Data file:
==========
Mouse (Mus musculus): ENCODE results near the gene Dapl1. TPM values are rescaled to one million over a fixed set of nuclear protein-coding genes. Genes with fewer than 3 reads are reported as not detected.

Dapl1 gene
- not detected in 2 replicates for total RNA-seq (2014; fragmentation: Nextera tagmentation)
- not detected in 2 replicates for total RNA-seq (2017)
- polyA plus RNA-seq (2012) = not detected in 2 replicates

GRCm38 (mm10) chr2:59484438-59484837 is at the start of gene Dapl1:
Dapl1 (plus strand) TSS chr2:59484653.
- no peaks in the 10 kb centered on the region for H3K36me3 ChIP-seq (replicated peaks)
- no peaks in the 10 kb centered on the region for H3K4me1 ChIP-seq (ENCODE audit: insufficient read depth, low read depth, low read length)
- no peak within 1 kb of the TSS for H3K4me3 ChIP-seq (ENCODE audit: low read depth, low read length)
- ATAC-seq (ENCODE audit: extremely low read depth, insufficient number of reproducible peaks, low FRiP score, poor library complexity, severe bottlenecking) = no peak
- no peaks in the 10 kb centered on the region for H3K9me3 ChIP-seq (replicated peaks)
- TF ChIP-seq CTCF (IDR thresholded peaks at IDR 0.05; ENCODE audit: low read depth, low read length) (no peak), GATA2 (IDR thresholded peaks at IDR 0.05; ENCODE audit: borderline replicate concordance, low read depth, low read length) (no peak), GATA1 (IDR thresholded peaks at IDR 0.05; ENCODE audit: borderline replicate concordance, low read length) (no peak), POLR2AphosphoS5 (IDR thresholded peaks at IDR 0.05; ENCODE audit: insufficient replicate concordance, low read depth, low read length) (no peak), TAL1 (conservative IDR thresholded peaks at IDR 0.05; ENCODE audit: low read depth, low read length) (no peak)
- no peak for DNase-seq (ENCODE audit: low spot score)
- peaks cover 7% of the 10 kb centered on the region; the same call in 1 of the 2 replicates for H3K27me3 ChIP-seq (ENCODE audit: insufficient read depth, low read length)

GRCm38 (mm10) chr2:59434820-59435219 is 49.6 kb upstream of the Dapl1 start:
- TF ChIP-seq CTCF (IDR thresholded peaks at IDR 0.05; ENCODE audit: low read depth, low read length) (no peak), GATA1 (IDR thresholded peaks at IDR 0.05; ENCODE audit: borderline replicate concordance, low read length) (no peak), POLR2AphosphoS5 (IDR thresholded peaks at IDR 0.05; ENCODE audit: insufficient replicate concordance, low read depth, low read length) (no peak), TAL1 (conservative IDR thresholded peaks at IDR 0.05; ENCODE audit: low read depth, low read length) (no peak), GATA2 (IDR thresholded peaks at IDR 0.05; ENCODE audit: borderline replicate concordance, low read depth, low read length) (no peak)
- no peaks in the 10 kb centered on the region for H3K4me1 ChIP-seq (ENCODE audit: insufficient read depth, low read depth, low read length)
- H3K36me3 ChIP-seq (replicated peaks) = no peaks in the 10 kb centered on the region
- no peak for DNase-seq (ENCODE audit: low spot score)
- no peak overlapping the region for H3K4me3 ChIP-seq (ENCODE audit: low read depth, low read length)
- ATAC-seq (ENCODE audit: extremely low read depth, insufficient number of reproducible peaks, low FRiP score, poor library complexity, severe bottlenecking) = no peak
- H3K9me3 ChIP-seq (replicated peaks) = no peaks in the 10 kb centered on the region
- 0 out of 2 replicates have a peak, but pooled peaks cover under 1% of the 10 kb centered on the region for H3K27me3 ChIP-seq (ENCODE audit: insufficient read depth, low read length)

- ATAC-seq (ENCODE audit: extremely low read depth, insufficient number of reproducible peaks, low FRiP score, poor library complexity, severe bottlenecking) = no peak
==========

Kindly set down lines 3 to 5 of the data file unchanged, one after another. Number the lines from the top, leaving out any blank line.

- not detected in 2 replicates for total RNA-seq (2014; fragmentation: Nextera tagmentation)
- not detected in 2 replicates for total RNA-seq (2017)
- polyA plus RNA-seq (2012) = not detected in 2 replicates